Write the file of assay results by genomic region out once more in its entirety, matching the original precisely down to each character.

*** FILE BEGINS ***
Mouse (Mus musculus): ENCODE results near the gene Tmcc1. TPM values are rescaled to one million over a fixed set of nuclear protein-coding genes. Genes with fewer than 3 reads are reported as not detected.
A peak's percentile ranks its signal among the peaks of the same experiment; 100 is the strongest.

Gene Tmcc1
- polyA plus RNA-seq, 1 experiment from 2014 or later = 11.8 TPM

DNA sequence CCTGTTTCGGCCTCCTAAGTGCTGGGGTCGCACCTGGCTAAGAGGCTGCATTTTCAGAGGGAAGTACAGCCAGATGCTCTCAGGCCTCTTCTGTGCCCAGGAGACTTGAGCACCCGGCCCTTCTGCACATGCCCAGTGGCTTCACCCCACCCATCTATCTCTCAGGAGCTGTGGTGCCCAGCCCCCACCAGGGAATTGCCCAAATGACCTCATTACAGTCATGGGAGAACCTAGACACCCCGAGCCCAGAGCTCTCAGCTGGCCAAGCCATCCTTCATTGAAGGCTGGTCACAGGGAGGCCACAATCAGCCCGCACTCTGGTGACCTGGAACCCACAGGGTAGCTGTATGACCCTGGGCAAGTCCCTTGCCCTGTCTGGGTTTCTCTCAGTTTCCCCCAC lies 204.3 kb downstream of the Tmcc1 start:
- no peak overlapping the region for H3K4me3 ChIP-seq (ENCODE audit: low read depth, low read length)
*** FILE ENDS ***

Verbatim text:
Mouse (Mus musculus): ENCODE results near the gene Tmcc1. TPM values are rescaled to one million over a fixed set of nuclear protein-coding genes. Genes with fewer than 3 reads are reported as not detected.
A peak's percentile ranks its signal among the peaks of the same experiment; 100 is the strongest.

Gene Tmcc1
- polyA plus RNA-seq, 1 experiment from 2014 or later = 11.8 TPM

DNA sequence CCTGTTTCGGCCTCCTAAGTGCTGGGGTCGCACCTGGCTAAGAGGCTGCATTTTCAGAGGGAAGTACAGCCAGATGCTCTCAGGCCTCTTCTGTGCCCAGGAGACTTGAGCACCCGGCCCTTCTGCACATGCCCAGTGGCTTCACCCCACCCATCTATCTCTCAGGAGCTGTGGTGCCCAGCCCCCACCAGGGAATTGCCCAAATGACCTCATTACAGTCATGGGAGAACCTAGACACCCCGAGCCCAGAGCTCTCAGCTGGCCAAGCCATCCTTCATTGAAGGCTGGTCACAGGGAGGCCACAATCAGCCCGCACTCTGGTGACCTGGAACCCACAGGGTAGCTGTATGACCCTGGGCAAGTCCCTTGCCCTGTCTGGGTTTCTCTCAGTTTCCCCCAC lies 204.3 kb downstream of the Tmcc1 start:
- no peak overlapping the region for H3K4me3 ChIP-seq (ENCODE audit: low read depth, low read length)